BlackBerry has seen more than its share of tough times, but shares of the Waterloo, Ontario-based technology company have jumped more than 32% this year, led by optimism surrounding CEO John Chen and a hope that the company can slowly start to turn itself around.
For the first-quarter, BlackBerry lost $0.11 a share on $966 million in revenue, topping analysts’ estimates, as the company shipped and generated revenue on 1.6 million smartphones. On the conference call, Chen said that if BlackBerry can ship 10 million phones a year, the company can be profitable on the venture going forward. That’s a far cry from days past, and with revenue down 60% year over year, a far cry from where BlackBerry was just a year ago.
During the quarter, BlackBerry smartphone sales actually came in at 2.6 million, indicating that customer demand is much greater than the 1.6 million shipment number. On an annualized basis, that’s more than 10 million phones, suggesting that BlackBerry may have a chance at being profitable by the end of the fiscal year on its handset basis, despite Apple and Samsung accounting for much, if not all of the profit at the high-end of the smartphone sector.
“Our performance in fiscal Q1 demonstrates that we are firmly on track to achieve important milestones, including our financial objectives and delivering a strong product portfolio,” Chen said in the company press release. “Over the past six months, we have focused on improving efficiency in all aspects of our operations to drive cost reductions and margin improvement. Looking forward, we are focusing on our growth plan to enable our return to profitability.”
Since coming on board and taking over from Thorsten Heins, Chen has not only improve the perception surrounding BlackBerry, the results are actually starting to back up his claims the company can survive. During the quarter, the company’s cash balance rose $429 million sequentially to $3.1 billion, though that was aided by a large tax refund and sale of company real estate. Cash makes up more than 50% of BlackBerry’s market cap, an indication that investors value little else about the company.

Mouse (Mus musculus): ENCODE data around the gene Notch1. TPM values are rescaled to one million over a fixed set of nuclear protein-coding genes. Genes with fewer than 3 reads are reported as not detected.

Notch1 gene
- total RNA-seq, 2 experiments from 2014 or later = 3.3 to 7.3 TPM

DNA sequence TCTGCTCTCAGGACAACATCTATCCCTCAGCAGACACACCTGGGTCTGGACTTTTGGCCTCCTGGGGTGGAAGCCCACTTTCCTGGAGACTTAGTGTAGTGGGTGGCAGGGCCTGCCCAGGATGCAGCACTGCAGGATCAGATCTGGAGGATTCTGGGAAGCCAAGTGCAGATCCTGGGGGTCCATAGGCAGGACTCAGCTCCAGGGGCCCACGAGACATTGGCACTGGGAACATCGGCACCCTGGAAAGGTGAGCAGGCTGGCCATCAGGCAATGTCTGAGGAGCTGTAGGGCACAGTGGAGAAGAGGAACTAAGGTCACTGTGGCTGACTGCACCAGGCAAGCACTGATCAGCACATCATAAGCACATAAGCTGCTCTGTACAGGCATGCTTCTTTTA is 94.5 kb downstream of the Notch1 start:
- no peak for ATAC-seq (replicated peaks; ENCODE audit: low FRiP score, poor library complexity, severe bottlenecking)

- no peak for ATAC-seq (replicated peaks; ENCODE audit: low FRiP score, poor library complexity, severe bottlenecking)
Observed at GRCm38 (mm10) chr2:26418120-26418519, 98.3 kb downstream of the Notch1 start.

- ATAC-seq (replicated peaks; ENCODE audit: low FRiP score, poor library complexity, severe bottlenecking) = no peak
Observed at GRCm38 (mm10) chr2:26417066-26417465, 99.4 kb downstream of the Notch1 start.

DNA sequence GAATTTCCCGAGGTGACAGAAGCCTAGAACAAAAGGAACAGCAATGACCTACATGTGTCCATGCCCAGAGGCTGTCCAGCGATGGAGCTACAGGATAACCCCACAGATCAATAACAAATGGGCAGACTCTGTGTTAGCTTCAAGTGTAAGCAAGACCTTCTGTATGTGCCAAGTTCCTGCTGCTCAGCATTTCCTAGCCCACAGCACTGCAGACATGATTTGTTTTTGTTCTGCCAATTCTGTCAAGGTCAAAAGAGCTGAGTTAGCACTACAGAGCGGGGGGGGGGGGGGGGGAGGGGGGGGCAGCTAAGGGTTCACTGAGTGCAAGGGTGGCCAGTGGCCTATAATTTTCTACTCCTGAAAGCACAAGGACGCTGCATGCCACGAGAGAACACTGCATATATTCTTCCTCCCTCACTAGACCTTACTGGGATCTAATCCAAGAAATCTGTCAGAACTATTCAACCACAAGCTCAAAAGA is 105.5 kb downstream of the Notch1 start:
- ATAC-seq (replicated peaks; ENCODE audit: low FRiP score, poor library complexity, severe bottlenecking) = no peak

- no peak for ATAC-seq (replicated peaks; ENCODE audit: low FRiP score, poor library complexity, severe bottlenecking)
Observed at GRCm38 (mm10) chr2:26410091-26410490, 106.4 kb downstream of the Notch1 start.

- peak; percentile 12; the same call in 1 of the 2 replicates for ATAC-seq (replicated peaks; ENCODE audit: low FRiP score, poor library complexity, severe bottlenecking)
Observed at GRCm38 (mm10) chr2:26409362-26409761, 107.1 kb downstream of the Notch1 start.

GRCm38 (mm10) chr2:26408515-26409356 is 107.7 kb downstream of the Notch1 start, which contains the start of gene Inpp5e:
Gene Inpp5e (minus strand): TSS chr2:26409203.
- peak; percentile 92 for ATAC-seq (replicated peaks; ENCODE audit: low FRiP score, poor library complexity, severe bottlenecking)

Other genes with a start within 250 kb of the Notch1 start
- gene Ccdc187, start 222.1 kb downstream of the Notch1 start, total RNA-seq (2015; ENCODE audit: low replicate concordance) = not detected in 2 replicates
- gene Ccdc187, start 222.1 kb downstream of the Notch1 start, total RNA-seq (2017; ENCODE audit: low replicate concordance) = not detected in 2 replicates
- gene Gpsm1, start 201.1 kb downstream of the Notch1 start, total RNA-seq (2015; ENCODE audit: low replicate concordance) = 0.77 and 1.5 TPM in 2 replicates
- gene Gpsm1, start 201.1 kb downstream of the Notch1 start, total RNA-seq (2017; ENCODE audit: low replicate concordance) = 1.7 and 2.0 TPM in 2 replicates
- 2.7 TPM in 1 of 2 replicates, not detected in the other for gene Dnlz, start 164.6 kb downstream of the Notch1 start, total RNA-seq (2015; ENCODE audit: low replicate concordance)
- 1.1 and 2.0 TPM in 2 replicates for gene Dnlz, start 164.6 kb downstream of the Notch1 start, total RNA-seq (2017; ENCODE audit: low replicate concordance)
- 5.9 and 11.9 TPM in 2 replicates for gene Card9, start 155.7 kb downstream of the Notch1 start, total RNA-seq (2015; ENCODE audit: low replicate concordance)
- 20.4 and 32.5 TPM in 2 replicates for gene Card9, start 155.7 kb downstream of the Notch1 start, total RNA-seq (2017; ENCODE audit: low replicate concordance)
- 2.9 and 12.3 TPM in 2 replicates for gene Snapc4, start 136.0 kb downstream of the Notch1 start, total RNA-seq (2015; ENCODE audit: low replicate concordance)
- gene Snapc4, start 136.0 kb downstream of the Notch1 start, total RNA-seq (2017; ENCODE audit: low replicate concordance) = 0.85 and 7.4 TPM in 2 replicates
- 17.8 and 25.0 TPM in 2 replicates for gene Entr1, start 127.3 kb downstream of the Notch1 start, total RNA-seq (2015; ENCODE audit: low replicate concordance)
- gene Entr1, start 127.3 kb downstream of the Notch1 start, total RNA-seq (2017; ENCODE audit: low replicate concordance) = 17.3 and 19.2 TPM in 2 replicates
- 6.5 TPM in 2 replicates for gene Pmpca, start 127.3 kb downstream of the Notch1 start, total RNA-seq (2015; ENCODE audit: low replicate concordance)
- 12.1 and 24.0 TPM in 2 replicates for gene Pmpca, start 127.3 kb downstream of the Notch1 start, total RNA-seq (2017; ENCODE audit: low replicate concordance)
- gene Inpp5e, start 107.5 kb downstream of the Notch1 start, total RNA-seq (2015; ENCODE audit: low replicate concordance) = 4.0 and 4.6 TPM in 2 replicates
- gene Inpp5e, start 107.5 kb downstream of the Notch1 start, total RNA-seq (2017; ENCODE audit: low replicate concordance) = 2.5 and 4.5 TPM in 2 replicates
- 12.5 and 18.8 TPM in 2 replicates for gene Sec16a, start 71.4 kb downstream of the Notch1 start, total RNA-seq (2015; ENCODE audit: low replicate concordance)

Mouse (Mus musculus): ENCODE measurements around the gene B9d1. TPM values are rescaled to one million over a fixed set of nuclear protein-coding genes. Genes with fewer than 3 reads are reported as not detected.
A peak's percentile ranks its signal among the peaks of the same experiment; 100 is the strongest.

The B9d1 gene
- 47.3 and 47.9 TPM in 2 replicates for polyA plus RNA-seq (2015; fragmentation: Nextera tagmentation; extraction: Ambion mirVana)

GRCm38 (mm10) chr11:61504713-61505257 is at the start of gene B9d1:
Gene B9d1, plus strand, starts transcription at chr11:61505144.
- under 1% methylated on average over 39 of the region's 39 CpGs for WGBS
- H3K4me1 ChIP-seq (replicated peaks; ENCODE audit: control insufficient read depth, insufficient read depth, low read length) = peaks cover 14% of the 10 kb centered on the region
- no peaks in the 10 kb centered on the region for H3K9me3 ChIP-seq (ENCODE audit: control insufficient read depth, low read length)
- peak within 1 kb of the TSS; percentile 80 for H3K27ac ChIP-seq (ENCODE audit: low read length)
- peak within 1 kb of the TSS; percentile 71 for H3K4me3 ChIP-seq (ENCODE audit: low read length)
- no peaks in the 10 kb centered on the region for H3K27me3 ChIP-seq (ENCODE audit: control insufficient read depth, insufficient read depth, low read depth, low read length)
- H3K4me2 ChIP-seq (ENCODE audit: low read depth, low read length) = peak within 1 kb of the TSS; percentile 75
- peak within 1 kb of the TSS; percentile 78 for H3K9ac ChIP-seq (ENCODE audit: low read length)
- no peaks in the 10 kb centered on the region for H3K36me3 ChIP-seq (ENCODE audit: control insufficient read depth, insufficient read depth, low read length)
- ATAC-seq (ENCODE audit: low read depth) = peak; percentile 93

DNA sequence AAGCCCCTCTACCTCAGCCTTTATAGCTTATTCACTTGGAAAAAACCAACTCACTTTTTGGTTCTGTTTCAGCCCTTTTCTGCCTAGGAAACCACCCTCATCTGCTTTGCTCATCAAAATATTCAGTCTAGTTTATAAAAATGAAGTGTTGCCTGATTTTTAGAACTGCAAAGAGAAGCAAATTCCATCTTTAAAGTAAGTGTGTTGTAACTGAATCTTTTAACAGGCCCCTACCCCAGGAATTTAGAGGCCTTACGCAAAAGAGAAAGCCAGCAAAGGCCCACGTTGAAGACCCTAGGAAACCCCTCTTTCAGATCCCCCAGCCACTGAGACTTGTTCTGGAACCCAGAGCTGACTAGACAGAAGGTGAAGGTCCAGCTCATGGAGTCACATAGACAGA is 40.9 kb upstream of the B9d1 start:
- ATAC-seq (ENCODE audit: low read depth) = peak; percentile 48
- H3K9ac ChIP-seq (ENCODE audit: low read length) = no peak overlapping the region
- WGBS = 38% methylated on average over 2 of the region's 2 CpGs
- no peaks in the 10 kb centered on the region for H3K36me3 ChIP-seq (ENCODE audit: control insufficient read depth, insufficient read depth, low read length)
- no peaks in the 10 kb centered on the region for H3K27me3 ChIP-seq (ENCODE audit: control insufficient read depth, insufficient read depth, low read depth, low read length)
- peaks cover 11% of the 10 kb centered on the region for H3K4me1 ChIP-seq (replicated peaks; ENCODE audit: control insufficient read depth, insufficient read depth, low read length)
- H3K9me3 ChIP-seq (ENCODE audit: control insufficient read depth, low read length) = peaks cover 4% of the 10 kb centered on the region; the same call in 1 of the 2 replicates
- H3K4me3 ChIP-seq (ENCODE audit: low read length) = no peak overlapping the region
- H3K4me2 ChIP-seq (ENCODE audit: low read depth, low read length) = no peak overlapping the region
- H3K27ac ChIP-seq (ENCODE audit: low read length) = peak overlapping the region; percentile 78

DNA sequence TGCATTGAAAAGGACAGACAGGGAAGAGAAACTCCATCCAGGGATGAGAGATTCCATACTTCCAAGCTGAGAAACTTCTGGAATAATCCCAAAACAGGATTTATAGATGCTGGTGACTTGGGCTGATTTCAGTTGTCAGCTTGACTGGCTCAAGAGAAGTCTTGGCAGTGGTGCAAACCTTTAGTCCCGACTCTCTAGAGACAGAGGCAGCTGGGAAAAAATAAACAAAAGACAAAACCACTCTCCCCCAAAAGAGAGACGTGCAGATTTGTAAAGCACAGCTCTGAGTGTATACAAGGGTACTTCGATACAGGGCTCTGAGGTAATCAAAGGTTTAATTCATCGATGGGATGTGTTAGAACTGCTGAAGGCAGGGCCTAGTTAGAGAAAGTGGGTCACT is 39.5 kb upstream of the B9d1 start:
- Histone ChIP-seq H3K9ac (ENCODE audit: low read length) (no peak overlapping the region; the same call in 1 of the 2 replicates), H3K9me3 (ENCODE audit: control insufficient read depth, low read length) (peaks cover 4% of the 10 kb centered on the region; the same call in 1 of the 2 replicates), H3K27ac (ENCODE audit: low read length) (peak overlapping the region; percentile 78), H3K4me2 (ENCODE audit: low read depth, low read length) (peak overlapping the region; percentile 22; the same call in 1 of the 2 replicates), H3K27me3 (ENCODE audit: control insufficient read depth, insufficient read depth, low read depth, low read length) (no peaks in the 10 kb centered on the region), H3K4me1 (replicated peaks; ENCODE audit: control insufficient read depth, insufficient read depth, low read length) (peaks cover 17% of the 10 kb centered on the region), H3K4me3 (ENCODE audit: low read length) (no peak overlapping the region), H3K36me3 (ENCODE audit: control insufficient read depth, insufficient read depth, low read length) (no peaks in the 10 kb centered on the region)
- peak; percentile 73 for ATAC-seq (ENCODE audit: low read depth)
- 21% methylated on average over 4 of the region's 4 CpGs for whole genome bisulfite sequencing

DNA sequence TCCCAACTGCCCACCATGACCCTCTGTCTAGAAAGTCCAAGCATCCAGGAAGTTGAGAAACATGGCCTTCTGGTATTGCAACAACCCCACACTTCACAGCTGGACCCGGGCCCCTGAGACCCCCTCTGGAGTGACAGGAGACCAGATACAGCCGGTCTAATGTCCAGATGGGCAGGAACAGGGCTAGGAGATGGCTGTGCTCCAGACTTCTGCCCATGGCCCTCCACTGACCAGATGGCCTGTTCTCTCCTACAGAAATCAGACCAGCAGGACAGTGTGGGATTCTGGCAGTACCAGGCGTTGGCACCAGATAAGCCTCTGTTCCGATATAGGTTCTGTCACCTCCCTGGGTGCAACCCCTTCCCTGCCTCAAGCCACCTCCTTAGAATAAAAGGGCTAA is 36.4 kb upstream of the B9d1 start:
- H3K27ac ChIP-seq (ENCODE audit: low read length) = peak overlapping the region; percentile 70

The company will never be able to compete with the likes of the aforementioned Apple and Samsung in the high-end of the smartphone market, despite having invented the market nearly a decade ago. Its market share was a miniscule 0.5% in the first quarter of 2013, according to IDC, compared to 81.1% for Android and 15.1% for Apple’s iOS. That’s down from 13.6%, just three years ago, as the world has increasingly adopted iOS and Android in place of BlackBerry.
However, Chen has given shareholders hope, perhaps the most important thing. The company has struck deals with Foxconn to manufacture phones for it, with Amazon to work on the company’s app ecosystem, and with Apple and Google to bring the company’s messaging platform, BBM, to iOS and Android. BlackBerry is targeting $100 million in revenue for BBM in fiscal 2016, nothing to sneeze at for a messaging service. It has slightly more than 85 million monthly active users, but the company hopes it can get past 100 million by the end of the calendar year, no small feat.
Chen, who helped turn Sybase around before selling it to SAP a few years ago, has helped the company so that it now expects to break even on a cash flow basis by the end of 201, a far cry from the days when it was bleeding cash. The company still has strong assets in services and enterprise security, and the company recently launched Project Ion to focus on the “Internet of Things” market, a market Cisco has said in the past will generate $14.4 trillion in revenue over the next nine years.
BlackBerry may never be the power house it once was in the mid-2000’s, but if the company can stop burning cash (it burned through $255 million this quarter), and Chen and team can sell 10 million+ phones a year, the company has the opportunity to become a profitable business. That’s something investors couldn’t dream of, just a few short quarters ago.